When I first started writing this, I was going to do my typical review, but as this wore on, I realized some things. First, this is a shadow of Seven Samurai; second, that shadow isn’t quite as good. If you’re not aware, Seven Samurai is an Akira Kurosawa epic from 1954. Fun fact: it was also from Toho, who produced the Godzilla films. I guess I didn’t realize how extensive their library was. Anyway, Seven Samurai is the tale of some villagers being tormented by bandits who seek out the titular samurai to defend them. The film runs nearly four hours and is an emotional roller coaster. I highly recommend watching it if you haven’t already. To get the Magnificent Seven down to two hours, a lot was sacrificed. I’ve only watched Seven Samurai the one time, but it stuck with me.
This film starts by showing the bandit gang riding in to steal supplies. They also threaten the villagers and the leader guns down one of the townspeople who tries to charge him. There’s even a speech from the leader complaining that the church goers don’t tithe enough so he doesn’t get to steal as much! However, I feel like Seven Samurai did a lot more to develop the villagers as people. This film runs through that part in about ten minutes; I believe the samurai version ran a good thirty minutes or so. That extra time gets you engaged with them so you don’t just see them as fodder later in the film.
I don’t recall the bad guys in Seven Samurai, though. I’m not sure if they were just generic or overshadowed by the villagers and heroes. Here, Eli Wallach is a particularly good villain. His henchmen are kind of just there in the background, but at least he’s a decent bad guy.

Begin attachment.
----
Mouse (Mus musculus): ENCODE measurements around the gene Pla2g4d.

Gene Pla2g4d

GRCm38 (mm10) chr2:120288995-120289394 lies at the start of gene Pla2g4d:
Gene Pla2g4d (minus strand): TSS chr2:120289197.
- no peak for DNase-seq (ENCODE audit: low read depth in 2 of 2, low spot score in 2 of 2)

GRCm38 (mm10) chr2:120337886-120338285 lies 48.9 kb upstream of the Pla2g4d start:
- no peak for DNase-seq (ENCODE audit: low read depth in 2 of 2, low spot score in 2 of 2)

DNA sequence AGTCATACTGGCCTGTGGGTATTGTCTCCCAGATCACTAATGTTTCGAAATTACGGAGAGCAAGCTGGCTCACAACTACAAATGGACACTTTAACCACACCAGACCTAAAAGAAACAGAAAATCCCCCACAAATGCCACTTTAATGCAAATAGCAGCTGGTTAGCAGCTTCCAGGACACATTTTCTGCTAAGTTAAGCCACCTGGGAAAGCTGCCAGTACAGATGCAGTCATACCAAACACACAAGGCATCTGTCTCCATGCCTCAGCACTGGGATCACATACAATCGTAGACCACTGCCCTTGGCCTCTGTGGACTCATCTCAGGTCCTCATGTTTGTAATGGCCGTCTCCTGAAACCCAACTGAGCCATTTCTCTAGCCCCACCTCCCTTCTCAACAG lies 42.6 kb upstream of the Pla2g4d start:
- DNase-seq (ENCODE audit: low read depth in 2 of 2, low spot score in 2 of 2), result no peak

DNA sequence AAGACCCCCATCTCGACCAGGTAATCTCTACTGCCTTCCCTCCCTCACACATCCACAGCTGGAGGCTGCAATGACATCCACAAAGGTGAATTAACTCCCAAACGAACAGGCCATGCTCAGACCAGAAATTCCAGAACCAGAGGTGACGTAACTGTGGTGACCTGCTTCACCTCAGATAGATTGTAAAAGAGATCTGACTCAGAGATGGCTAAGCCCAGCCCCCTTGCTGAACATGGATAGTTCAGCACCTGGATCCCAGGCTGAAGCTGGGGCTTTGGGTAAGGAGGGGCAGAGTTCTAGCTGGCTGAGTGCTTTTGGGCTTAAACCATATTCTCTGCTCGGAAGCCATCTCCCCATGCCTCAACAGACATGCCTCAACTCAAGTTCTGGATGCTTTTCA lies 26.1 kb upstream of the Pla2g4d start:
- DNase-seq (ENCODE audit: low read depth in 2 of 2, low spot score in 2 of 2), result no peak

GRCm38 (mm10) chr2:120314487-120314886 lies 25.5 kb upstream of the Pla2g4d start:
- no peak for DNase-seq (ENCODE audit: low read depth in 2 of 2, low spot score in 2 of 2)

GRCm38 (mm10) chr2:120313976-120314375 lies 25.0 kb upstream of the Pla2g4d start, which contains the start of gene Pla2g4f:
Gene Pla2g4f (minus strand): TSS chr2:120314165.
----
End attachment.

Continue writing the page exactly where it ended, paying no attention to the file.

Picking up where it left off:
Both films see the villagers go off to town in order to find some heroes to save them. In this case, the villagers arrive at a border town in time to witness Yul Brynner escort an Indian body up to the cemetery. Apparently, the local bigots don’t want him buried with their kind. The guy fell over and died in the street, but he can’t even get a decent burial. Yul’s character takes it upon himself to get the job done and Steve McQueen joins him to ride shotgun. The villagers see this and decide to go hit up Yul’s character for help. In turn, Steve McQueen’s guy gets recruited, as does Charles Bronson, Robert Vaughn, Brad Dexter, and James Coburn. There is also the young guy, Horst Buchholz, who I’ve never seen in anything else. His career must not have gone far.
So the cast is pretty remarkable and while I’m not that versed on the western genre itself, I know enough to know this is a good collection of heroes. Brynner is definitely the leader of this outfit. McQueen is a bit more than the trusty sidekick to Brynner. I’d almost say they were double-billed. Bronson is the usual quiet, but violent, guy I’m used to seeing. James Coburn was unrecognizable to me. I’m used to old man Coburn from Mel Gibson’s Payback. Robert Vaughn was his usual cool character and Brad Dexter looked familiar, but I couldn’t think of anything else I’d seen him in.